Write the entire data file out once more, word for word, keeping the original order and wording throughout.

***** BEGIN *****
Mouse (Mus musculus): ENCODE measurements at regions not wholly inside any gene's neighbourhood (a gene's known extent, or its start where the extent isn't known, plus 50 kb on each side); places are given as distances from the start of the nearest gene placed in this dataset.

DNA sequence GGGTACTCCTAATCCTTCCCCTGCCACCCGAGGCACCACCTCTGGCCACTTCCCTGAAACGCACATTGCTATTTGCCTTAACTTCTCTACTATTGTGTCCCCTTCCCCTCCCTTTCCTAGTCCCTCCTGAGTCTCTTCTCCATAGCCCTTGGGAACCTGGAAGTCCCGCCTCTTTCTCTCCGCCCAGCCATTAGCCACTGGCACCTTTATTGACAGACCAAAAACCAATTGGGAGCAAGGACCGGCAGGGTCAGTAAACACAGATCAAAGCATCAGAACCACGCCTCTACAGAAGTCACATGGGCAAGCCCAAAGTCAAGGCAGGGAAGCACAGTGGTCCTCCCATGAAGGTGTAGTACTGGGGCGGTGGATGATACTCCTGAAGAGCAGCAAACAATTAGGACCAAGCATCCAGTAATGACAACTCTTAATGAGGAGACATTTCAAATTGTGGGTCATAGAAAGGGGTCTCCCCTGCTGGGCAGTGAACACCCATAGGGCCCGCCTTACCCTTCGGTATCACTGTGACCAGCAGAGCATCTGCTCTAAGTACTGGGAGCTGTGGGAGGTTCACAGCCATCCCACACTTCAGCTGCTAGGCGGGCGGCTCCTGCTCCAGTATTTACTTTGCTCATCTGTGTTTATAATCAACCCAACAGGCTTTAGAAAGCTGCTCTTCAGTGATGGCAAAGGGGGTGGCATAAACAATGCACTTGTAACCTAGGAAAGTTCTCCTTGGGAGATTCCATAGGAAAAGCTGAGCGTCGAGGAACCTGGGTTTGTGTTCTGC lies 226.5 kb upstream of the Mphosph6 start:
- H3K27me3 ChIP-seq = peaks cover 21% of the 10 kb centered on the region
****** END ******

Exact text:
Mouse (Mus musculus): ENCODE measurements at regions not wholly inside any gene's neighbourhood (a gene's known extent, or its start where the extent isn't known, plus 50 kb on each side); places are given as distances from the start of the nearest gene placed in this dataset.

DNA sequence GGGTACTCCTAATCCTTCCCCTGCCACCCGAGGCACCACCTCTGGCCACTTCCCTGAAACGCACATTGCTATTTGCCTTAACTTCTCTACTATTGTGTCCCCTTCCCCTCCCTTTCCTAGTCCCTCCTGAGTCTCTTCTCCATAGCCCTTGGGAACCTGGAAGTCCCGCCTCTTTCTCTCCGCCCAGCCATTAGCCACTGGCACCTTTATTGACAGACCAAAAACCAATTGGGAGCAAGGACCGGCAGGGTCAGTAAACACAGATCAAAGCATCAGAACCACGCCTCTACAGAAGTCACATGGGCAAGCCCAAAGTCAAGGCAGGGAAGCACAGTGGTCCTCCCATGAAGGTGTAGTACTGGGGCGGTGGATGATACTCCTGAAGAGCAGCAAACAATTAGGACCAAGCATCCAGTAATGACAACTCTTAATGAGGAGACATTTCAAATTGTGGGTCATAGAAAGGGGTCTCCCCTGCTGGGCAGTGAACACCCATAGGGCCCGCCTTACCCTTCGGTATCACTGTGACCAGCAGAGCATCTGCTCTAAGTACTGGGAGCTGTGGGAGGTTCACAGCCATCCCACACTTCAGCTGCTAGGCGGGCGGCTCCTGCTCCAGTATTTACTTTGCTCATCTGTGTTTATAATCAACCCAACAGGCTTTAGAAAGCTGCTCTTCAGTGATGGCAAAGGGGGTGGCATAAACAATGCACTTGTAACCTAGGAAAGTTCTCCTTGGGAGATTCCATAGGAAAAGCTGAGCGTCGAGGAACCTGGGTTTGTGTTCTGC lies 226.5 kb upstream of the Mphosph6 start:
- H3K27me3 ChIP-seq = peaks cover 21% of the 10 kb centered on the region